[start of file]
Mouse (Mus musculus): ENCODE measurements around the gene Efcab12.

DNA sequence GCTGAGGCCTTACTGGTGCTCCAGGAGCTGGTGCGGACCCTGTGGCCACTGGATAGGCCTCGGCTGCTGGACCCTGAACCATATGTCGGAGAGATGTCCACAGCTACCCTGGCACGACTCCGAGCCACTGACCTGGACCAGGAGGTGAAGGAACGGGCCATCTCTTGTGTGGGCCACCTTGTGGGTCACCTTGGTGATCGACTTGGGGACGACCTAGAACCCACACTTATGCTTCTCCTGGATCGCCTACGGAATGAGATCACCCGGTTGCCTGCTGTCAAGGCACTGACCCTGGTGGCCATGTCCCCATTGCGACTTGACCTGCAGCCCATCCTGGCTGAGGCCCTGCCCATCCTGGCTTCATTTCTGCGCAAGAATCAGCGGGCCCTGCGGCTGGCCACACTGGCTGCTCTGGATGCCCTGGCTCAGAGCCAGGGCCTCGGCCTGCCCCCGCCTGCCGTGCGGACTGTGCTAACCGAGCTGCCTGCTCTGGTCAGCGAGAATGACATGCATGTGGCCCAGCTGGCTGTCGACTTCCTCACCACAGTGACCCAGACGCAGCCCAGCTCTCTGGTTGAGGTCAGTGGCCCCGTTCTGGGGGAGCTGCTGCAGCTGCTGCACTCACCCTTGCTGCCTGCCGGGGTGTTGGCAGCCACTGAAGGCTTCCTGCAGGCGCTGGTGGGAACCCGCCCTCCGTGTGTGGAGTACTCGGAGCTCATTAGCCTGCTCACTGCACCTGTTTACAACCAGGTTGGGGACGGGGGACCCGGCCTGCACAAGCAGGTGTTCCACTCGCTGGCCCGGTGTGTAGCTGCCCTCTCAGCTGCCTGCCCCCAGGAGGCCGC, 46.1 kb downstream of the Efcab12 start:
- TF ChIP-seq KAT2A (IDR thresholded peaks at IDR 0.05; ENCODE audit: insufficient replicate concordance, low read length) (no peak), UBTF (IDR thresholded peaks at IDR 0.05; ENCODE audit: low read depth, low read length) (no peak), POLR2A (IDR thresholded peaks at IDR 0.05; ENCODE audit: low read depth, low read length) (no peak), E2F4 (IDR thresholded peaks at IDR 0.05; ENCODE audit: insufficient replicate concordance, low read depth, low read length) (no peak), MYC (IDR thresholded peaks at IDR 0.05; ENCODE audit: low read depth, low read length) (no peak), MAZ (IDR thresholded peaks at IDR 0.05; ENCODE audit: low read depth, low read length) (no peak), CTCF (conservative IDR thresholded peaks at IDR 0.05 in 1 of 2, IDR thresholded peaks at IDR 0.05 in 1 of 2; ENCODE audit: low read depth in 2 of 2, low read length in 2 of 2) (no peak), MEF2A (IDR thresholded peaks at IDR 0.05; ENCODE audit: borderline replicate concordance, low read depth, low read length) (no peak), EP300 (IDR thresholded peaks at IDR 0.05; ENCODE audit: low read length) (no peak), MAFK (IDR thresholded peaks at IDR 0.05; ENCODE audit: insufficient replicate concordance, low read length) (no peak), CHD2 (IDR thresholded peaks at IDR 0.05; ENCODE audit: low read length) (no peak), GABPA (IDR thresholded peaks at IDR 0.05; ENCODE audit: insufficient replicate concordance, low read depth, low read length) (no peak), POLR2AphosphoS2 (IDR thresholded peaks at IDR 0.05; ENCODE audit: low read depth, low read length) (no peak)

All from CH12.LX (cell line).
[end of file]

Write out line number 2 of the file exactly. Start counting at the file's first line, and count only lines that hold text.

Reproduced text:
DNA sequence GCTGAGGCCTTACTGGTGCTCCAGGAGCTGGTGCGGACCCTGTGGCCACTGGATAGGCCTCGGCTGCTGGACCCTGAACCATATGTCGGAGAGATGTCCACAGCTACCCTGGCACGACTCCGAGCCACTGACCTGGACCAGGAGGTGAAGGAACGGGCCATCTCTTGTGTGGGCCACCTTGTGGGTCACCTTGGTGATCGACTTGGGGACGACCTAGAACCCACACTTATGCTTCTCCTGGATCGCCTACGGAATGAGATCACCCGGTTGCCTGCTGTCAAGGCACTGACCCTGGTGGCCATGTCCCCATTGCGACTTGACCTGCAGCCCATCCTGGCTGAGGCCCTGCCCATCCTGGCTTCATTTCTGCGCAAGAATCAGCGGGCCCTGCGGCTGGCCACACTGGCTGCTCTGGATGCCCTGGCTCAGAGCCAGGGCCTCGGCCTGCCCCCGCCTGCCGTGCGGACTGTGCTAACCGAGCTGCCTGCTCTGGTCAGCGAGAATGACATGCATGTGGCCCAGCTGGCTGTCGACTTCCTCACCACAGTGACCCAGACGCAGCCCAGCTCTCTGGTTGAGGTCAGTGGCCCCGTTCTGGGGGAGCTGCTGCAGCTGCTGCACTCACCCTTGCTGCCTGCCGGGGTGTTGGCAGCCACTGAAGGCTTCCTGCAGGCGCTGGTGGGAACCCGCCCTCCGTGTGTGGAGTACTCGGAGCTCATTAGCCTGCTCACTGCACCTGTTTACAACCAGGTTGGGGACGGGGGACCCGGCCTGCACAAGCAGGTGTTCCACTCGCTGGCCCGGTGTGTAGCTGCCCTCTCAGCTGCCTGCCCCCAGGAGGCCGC, 46.1 kb downstream of the Efcab12 start: